Mounce, Robert H. (1997-11-07). The Book of Revelation (The New International Commentary on the New Testament) (pp. 98-99). Wm. B. Eerdmans Publishing Co.. Kindle Edition.
This letter doesn’t have specific encouragements or rebukes-however, it does give us a clear picture of why the Church in Philadelphia should be encouraged. Their faith and their endurance make it clear to us that they are firmly rooted in Christ. One of the ways that we can tell that our faith is in a healthy, good place is when we can look at our lives and recognize that they are marked by obedience. Do we live the way God has called us to? What does our obedience say about the state of our hearts?
Study Guide: Week Seven
Study Guide: Week Seven
Laodicea (modern Eski-hisar, “the old fortress”) was located in the Lycus valley in southwest Phrygia at the juncture of two important imperial trade routes1— one leading east from Ephesus and the Aegean coast following the Maeander and then via the gentle ascent of the Lycus to the Anatolian plateau, and the other from the provincial capital at Pergamum south to the Mediterranean at Attaleia. Five of the seven cities to which John wrote lay in order along this latter road (Pergamum, Thyatira, Sardis, Philadelphia, and, some forty miles on to the southeast, Laodicea). Its sister cities were Hierapolis, six miles to the north across the Lycus River, and Colossae, ten miles on up the Lycus glen. 2 To the south lay mountains that rise to over 8,000 feet. The city occupied an almost square plateau several hundred feet high some two miles south of the river. It was founded about the middle of the third century B.C. by Antiochus II to command the gateway to Phrygia and settled with Syrians and Jews brought from Babylonia. 3 Antiochus named the city after his wife (and sister?) Laodice. In Roman times Laodicea became the wealthiest city in Phrygia. The fertile ground of the Lycus valley provided good grazing for sheep. By careful breeding a soft, glossy black wool had been produced that was much in demand and brought fame to the region. 4 Among the various garments woven in Laodicea was a tunic called the trimita. So widely known was this tunic that at the Council of Chalcedon in A.D. 451 Laodicea was called Trimitaria. 5 Agricultural and commercial prosperity brought banking industry to Laodicea. Cicero, the Roman statesman and philosopher of the last days of the Republic, wrote of cashing his treasury bills of exchange there. 6 The most striking indication of the city’s wealth is that following the devastating earthquake of A.D. 607 the city was rebuilt without financial aid from Rome. Tacitus wrote, “Laodicea arose from the ruins by the strength of her own resources, and with no help from us.” 8 Laodicea was widely known for its medical school, established in connection with the temple of Mēn Carou9 thirteen miles to the north and west. It boasted such famous teachers as Zeuxis and Alexander Philalethes (who appear on coinage). Ramsay notes that the Laodicean physicians followed the teaching of Herophilos (330– 250 B.C.) who, on the principle that compound diseases require compound medicines, began a strange system of heterogeneous mixtures. 10 Two of the most famous were an ointment from spice nard for the ears, and an eye-salve made from “Phrygian powder” mixed with oil. 11 Laodicea’s major weakness was its lack of an adequate and convenient source for water. Its location had been determined by the road system rather than by natural resources. Thus water had to be brought in from springs near Denizli (six miles to the south) through a system of stone pipes approximately three feet in diameter. Such an aqueduct could easily be cut off, leaving the city helpless, especially in the dry season when the Lycus could dry up. 12 A large number of Jews had emigrated to the area, so many, in fact, that the rabbis spoke bitterly of those who sought the wines and baths of Phrygia. From the amount of gold seized as contraband following an embargo on the export of currency by Flaccus, governor of Asia (62 B.C.), Barclay estimated that there were at least 7,500 adult male Jews in Laodicea and the surrounding district. 13 Laodicea was the center of the imperial cult and later received the Temple-Wardenship under Commodus (A.D. 180– 191). The church was probably founded during the time Paul spent at Ephesus on his third missionary journey (Acts 19: 10), perhaps by Epaphras (Col 4: 12). There is no evidence that Paul visited the church, although he wrote them a letter (Col 4: 16) that was subsequently lost.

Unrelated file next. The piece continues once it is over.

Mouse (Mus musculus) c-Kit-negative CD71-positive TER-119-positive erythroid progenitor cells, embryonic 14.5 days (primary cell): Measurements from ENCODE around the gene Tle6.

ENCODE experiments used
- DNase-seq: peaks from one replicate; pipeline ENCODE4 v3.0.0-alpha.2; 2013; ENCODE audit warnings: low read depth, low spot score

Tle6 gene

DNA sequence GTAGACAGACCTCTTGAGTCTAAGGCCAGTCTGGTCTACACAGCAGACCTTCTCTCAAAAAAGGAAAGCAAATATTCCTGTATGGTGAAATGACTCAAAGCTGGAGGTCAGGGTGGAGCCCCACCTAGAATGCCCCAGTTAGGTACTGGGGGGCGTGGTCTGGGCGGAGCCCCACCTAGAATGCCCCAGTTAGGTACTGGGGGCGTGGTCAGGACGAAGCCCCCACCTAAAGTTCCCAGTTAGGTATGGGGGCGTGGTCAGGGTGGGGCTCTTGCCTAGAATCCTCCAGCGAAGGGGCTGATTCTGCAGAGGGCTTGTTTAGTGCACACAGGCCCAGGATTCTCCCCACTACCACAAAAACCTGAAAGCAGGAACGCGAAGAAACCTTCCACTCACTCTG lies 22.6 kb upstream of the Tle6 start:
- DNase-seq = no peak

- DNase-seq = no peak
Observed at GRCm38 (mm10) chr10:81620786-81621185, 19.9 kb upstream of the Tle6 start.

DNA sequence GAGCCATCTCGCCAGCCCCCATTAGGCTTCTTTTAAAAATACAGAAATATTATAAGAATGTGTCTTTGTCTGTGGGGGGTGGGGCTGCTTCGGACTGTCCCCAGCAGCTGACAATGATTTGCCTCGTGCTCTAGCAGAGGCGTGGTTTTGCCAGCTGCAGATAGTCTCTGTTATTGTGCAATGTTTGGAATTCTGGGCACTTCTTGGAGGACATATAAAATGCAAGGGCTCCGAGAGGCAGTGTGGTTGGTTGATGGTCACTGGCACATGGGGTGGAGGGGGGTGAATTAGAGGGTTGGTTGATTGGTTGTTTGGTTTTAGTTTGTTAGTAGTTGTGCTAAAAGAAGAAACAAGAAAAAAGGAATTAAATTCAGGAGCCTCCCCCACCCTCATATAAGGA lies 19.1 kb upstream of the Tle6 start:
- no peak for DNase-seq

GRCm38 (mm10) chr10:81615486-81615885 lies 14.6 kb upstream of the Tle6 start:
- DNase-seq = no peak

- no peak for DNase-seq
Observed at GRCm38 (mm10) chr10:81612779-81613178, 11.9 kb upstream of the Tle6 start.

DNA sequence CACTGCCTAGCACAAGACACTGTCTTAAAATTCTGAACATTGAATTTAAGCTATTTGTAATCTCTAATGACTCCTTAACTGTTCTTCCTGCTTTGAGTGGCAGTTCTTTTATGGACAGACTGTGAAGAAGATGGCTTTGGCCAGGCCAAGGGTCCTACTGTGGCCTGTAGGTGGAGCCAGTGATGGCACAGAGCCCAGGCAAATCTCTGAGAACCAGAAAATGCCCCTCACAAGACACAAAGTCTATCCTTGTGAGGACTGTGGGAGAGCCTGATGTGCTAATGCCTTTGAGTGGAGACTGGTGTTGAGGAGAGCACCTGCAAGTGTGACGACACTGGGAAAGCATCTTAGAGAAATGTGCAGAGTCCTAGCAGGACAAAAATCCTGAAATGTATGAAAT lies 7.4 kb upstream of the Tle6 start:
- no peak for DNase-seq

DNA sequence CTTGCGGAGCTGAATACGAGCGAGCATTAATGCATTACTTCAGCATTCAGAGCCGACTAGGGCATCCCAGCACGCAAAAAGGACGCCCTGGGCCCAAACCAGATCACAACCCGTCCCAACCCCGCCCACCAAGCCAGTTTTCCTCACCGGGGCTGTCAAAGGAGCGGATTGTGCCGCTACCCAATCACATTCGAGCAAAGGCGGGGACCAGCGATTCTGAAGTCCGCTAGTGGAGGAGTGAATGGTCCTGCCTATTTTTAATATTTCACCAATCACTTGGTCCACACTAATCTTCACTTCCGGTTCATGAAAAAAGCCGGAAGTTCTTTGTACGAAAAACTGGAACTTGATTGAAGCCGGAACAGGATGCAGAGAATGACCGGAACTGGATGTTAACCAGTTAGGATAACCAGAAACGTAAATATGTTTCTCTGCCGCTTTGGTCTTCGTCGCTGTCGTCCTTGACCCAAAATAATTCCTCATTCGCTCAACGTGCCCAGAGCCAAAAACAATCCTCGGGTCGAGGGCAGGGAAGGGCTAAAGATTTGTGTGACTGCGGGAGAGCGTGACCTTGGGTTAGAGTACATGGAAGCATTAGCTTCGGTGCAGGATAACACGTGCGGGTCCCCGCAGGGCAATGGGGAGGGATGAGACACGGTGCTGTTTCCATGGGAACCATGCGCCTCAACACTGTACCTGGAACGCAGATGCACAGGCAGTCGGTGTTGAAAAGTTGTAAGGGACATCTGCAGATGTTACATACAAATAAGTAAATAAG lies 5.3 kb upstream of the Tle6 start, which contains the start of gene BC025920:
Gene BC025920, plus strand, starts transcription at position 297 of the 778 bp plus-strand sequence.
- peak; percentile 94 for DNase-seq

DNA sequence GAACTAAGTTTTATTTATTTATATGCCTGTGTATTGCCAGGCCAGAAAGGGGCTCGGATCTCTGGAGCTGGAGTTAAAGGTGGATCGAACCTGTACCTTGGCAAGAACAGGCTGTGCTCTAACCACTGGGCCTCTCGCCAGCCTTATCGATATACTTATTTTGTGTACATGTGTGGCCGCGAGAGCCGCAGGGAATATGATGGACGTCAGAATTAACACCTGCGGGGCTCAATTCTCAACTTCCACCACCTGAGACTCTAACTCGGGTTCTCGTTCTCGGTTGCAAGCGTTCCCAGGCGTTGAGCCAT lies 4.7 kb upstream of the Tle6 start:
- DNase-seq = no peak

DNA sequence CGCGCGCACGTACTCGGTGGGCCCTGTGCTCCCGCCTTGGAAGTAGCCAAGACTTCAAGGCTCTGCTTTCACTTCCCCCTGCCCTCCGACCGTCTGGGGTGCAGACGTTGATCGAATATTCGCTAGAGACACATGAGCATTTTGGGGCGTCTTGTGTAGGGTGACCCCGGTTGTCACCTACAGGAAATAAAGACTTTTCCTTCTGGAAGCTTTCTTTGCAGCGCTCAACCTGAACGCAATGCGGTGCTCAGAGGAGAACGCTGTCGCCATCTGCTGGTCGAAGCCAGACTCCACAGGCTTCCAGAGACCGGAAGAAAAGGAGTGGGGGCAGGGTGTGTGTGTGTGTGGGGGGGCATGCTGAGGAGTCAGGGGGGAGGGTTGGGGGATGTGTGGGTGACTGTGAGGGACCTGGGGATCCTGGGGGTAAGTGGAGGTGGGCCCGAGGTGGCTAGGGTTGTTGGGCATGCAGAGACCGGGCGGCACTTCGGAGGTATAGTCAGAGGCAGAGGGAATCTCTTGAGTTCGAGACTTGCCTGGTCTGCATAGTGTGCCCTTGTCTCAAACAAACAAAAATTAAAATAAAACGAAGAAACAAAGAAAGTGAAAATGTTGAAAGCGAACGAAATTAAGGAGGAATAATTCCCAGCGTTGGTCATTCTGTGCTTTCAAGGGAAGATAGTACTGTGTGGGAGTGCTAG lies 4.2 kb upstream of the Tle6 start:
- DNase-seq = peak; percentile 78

Mounce, Robert H. (1997-11-07). The Book of Revelation (The New International Commentary on the New Testament) (pp. 106-107). Wm. B. Eerdmans Publishing Co.. Kindle Edition.
This church was lukewarm. They knew a lot, felt very confident, maybe even a little self righteous in their knowledge and morality. They did all the right things...but they didn’t really make much of a difference in the world around them. They had an impotent faith because they had lost sight of the needs of the world around them. They had a safe, comfortable faith that rarely impacted the world around them. Where is your faith lukewarm? How is God working in your life to wake you up and bring you back into a place of obedience?